Overview of Heel Pain
Heel pain is one of the most common forms of foot pain. It often occurs as a result of daily activities and exercise. The heel bone (calcaneus) is the largest bone in the foot and the heel is the first part of the foot to contact the ground during walking.
Two structures located on the bottom (sole) of the foot are primarily associated with heel pain: the plantar fascia, a band of fibrous connective tissue, and the flexor digitorum brevis muscle, which supports the arch and flexes the four small toes.
Normally, as the foot absorbs the weight of the body during walking, the arch area joint locking mechanism provides about 80 percent of the stability of the foot. The other 20 percent of biomechanical stability is provided by the plantar fascia and muscles, tendons, and ligaments. (See Anatomy of the Foot and Ankle).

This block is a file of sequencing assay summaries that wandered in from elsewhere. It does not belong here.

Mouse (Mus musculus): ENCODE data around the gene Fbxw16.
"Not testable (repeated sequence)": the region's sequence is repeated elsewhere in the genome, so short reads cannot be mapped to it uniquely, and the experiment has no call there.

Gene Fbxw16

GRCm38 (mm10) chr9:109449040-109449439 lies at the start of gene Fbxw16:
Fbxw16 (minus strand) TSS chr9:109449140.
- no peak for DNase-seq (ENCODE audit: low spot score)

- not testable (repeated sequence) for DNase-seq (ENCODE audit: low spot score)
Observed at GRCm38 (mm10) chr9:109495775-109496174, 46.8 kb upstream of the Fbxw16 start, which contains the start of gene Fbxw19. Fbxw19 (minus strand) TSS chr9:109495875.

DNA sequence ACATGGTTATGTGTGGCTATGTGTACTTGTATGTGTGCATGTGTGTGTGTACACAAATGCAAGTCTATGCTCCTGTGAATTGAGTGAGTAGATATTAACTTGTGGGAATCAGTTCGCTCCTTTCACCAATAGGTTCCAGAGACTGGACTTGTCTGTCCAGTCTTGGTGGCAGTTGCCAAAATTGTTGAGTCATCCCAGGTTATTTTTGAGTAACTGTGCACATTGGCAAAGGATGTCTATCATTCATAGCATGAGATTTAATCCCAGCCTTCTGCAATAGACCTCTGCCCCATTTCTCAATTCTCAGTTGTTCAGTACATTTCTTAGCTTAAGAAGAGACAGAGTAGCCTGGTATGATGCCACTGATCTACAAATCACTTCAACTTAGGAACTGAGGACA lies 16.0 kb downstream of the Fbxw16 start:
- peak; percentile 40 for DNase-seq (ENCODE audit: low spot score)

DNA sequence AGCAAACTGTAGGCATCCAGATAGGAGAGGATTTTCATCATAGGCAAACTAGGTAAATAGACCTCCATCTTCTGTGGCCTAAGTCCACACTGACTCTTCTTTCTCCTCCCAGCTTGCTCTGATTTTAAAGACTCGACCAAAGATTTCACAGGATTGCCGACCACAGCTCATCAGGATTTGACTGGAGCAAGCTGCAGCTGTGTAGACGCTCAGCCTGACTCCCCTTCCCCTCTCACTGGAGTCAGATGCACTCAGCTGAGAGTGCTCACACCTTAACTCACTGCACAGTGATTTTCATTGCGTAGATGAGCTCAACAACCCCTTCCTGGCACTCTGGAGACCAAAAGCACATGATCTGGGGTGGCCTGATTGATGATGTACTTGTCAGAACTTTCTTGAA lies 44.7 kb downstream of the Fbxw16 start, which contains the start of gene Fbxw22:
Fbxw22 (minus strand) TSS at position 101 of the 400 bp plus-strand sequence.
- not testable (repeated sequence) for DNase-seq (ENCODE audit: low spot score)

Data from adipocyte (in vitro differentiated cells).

Gait abnormalities can cause inflammation of the structures attached to the heel bone, resulting in heel pain. Inflammation of the plantar fascia, called plantar fasciitis, is the most common cause of heel pain.
Plantar fasciitis often causes pain that is more severe following a period of rest (e.g., after sleeping). This condition is also called post-static dyskinesia, which means "pain after rest."
Sometimes, muscle strain and tension pull at the origin site on the bottom surface of the heel bone producing an inflammatory response that begins making new bone. This interim condition is called periostitis. The forming bone spur grows forward in the direction of this pulling. Heel spurs can irritate nerves and cause pain.
Incidence and Prevalence of Heel Pain
Heel pain is most common in active people over the age of 40. This increased prevalence may result from a decrease in the elasticity of the plantar fascia and a slowing of the healing process with age.
Heel pain also is relatively common in active children and adolescents between the ages of 8 and 13. Pediatric heel pain frequently occurs on the bottom rear of the heel or the sides.
Heel pain occurs in both heels (bilaterally) in less than 30 percent of cases. The left heel is commonly the first to be affected. The opposite heel may follow with similar symptoms, often as a result of compensation.